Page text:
As she grew older, her connection to the ocean changed. It crashed against the cliffs below the castle, day and night, reminding her of those she was separated from: her father, whom she had never met, and Teodric, who had been sent away across the waters.
But water also brings together, by its very nature. When she lay awake at night, she would imagine the sea spray below as having come from the distant Elven Realms, where her father might have walked along the shore with trouser legs rolled up, scrunching his toes in the sand. Or when the wind whistled against the cliffs, crafting a unique melody each night to sing her to sleep, she heard again the songs Teodric used to write and play, created just for her.
Reluctantly, she pulled herself away from the view and hurried on again. Her stepfather would be irritated that she had left in the early morning hours on such an important day, but she loved to feel the dew against her ankles and watch the petals greet the sun.
Iellieth twirled her amulet in her fingers as she tiptoed to the castle’s northern reaches and her family’s generous wing. The amulet was the only trace of her father that she possessed—she didn’t even know his name. He had left the amulet with the young duchess when he and the other elven diplomats were sent back across the Infinite Ocean. They were expelled from the kingdom of Linolynn, the weeks spent forging trade partnerships and alliances undone by the revelation of an affair between one of the ambassadors and a beautiful young noblewoman, her mother, who was married to the powerful Duke Calderon Amastacia.
Soon after the affair was uncovered, a terrible illness began circulating across Linolynn, affecting young and old of all classes, and the duchess took her young son by Calderon away to live by the sea, in Aurora, to escape the illness. Emelyee had left with the revelation that she was expecting her second child, one not fathered by her husband but by the elven diplomat. She refused to give in to Calderon or her parents’ urgings to get rid of the child, and she returned to Aurora, where her tiny daughter had been conceived.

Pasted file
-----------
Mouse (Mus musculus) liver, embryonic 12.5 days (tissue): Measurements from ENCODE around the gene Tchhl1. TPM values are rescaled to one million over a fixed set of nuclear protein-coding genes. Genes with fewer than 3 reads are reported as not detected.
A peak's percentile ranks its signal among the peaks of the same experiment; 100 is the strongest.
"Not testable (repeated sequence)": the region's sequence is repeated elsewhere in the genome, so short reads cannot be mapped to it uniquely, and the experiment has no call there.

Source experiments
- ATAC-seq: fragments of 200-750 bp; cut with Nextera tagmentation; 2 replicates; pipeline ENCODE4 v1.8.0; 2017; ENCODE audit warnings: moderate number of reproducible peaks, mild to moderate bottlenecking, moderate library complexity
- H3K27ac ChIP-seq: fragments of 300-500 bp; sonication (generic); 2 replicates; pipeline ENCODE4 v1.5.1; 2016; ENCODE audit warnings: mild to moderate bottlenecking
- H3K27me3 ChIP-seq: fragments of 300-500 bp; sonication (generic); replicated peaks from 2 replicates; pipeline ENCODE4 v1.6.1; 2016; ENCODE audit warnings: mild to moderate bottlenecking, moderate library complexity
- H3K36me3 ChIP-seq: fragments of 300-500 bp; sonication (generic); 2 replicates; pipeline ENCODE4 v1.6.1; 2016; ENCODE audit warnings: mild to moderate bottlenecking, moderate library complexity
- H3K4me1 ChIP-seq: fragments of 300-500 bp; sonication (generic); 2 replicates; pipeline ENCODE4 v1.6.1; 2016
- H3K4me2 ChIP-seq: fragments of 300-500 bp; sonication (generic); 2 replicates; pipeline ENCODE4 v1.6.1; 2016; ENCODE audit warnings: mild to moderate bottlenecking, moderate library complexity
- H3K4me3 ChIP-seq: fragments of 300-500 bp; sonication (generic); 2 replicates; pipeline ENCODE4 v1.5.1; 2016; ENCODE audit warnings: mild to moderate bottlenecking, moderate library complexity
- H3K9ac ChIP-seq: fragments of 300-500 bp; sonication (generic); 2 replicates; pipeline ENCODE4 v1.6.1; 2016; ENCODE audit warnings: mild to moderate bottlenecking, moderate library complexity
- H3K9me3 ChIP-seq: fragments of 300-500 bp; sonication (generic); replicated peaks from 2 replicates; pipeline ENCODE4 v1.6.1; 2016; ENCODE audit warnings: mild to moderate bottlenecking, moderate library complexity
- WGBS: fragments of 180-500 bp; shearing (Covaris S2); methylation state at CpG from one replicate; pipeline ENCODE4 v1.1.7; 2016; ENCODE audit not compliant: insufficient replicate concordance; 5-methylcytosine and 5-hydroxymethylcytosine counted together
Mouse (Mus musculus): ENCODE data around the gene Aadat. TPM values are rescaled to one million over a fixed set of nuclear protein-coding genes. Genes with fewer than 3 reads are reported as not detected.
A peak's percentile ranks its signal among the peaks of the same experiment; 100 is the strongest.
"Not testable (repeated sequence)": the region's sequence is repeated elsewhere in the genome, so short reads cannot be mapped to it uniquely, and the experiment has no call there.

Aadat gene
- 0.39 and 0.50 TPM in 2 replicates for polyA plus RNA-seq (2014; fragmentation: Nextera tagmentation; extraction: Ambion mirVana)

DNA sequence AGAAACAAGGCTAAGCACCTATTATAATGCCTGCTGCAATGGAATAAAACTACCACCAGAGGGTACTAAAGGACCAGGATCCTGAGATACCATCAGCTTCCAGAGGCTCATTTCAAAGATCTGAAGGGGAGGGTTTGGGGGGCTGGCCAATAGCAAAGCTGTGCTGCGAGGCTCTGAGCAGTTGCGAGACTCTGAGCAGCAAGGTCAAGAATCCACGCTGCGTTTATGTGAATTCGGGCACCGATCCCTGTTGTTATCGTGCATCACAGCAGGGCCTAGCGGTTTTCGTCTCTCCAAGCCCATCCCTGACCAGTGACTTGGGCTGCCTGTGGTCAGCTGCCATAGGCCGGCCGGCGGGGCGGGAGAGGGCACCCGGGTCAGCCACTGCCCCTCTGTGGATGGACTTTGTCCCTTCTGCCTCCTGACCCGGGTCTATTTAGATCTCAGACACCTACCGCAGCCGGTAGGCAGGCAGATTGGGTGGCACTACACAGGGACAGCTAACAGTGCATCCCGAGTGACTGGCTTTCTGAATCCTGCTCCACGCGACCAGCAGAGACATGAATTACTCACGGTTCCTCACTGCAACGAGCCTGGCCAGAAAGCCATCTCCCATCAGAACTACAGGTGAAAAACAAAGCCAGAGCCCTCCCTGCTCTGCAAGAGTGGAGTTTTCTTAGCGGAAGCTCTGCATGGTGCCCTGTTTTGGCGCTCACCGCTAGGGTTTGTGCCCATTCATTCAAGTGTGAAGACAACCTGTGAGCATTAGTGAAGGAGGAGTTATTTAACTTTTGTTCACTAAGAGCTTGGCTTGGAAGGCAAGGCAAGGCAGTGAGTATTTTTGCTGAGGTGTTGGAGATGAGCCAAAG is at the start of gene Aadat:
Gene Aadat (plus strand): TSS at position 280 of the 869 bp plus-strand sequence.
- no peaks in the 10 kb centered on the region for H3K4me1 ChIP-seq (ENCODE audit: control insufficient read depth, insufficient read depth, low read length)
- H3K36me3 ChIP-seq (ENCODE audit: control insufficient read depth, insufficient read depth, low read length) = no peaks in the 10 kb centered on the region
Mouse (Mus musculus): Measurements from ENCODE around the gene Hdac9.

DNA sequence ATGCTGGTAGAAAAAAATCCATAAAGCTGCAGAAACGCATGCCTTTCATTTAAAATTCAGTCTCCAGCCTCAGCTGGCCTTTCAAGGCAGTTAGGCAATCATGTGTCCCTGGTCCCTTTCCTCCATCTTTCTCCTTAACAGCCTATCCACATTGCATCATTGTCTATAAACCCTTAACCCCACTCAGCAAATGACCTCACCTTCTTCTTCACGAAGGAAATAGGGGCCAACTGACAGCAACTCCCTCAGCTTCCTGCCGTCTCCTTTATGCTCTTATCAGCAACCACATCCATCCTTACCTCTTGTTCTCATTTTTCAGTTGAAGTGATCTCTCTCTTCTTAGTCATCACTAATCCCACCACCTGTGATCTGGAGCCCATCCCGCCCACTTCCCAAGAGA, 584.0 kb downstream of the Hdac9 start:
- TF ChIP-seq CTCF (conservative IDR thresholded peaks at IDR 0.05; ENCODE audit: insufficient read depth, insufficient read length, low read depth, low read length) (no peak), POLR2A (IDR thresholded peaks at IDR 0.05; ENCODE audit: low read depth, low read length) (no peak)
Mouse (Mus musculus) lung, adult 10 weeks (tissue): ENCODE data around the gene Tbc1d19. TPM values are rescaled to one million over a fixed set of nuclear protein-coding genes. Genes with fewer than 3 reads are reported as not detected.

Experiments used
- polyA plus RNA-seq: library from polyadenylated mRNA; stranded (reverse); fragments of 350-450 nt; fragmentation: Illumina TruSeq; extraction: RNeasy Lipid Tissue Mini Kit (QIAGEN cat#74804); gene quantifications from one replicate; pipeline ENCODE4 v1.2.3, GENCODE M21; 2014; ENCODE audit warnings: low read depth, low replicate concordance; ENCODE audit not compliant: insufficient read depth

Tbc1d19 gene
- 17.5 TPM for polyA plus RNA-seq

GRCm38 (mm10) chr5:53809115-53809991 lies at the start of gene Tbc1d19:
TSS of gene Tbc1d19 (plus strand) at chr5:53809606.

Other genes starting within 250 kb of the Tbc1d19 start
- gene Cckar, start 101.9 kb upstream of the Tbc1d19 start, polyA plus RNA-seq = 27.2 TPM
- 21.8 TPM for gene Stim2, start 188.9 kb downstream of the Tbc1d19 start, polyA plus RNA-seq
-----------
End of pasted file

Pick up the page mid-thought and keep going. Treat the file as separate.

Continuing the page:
Calderon stayed away, angry and sulking, for the first year of Iellieth’s life, but when the sickness crept beneath the door of the Amastacia household, claiming the lives of Emelyee’s parents, he found his way to making peace with his wife. Their second child, Lucinda, was born a year later.
Iellieth loved living by the seashore, and she constantly brought Emelyee magical shells and flowers she found. The young girl had insisted that she could see the flowers growing before her eyes, but her mother had explained the illusion and that she merely saw them blowing in the wind.
After the Autumn of Rebirth blew healing winds across the lands, Calderon convinced Emelyee to leave behind her peaceful life by the seashore and return to Linolynn proper, to the castle and the court.
Iellieth had watched as the servants loaded all the trunks and ushered Bruden, Lucinda, and their keepers into the coaches for the day-long trek back to Io Keep. She didn’t want to go. Mamaun had said that the new castle was too tall on the rocks for them to play in the ocean, and there was no forest nearby, only a small park. Why would they leave their home? There was only one thing to do. She’d take the ocean with her.
Marie saw her on her way and asked if she might accompany the young lady to the sea. Iellieth said yes so long as she helped carry the shells. She could only hold a few, and there was no way for her to contain the immensity of the sea. Dirt and sand coated her new white dress. Mamaunwould be cross with her and would make her go to the cold castle. “What should we do?” her heart asked the ocean. It cried in reply, and Iellieth did as well. It didn’t know.